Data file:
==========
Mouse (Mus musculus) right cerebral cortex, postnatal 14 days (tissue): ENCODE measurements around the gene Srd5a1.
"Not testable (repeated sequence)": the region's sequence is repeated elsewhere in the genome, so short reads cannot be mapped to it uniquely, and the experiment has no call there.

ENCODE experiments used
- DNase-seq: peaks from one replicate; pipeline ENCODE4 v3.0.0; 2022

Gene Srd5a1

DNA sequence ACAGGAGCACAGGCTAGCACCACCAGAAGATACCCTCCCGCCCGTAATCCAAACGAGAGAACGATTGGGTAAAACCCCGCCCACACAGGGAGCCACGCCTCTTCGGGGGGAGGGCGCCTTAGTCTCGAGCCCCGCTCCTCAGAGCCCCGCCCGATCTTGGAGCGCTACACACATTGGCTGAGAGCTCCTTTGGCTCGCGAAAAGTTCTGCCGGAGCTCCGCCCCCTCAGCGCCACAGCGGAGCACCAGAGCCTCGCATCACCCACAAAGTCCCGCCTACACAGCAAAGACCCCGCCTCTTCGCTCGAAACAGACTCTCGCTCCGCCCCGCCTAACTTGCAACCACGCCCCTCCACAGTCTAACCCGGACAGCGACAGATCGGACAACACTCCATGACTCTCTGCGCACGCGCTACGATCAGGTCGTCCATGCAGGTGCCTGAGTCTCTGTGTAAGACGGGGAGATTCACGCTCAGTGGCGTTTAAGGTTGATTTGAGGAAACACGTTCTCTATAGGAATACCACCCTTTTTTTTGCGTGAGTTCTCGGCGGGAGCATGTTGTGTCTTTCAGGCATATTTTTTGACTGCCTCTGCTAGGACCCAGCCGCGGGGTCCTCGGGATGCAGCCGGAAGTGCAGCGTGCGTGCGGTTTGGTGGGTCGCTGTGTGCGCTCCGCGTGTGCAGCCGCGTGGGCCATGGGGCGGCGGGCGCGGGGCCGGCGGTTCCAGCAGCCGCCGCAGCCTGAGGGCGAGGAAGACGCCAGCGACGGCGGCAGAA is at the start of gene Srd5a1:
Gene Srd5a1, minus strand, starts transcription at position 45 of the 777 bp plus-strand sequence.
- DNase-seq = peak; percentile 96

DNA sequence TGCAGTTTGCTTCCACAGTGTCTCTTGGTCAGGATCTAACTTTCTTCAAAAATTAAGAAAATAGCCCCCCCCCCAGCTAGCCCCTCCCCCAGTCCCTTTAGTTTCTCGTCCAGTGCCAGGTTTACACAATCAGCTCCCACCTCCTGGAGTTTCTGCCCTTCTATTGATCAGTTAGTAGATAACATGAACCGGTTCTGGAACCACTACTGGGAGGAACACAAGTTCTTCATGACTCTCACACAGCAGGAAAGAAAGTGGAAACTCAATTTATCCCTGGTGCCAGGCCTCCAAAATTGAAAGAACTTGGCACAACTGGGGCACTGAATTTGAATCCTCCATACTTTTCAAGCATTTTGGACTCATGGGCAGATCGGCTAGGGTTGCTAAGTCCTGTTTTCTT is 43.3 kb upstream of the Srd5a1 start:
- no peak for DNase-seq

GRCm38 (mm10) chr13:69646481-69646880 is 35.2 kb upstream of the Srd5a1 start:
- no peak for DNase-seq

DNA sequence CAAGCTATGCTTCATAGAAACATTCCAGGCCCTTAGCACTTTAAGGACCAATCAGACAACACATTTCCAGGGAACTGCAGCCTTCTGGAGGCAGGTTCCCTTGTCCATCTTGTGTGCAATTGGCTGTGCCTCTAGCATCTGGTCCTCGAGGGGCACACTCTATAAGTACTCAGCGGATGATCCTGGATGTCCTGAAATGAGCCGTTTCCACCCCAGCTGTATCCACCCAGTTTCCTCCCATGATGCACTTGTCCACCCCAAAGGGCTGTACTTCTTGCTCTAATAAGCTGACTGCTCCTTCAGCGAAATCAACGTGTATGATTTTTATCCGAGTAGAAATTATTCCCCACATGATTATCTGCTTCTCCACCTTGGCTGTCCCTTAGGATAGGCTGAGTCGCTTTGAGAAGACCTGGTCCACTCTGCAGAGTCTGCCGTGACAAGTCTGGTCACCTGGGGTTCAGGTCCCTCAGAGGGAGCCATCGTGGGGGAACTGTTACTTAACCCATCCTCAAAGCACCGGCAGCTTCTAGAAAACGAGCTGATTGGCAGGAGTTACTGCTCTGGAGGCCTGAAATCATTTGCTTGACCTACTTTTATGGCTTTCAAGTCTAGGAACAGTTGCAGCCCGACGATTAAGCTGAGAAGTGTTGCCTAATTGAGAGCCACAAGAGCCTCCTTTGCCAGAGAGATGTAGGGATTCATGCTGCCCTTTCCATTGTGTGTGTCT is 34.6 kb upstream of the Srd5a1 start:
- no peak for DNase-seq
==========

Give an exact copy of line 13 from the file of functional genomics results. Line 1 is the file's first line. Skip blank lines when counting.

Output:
DNA sequence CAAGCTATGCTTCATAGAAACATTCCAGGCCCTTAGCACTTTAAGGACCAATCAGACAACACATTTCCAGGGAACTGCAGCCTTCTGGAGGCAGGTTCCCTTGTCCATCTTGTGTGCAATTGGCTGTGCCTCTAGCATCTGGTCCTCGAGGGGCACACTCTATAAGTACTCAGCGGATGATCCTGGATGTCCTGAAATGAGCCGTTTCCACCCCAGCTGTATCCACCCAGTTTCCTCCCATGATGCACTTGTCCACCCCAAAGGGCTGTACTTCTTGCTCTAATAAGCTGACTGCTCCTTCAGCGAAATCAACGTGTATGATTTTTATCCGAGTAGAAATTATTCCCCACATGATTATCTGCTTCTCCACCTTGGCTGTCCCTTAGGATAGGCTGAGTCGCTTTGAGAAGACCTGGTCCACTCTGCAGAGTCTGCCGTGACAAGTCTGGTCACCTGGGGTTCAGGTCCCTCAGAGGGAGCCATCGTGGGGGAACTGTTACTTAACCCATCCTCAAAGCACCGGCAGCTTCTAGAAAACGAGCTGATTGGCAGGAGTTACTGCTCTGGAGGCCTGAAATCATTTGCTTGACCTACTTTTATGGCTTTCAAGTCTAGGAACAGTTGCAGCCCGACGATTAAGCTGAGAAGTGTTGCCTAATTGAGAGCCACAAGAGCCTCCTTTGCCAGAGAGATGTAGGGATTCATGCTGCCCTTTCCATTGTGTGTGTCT is 34.6 kb upstream of the Srd5a1 start: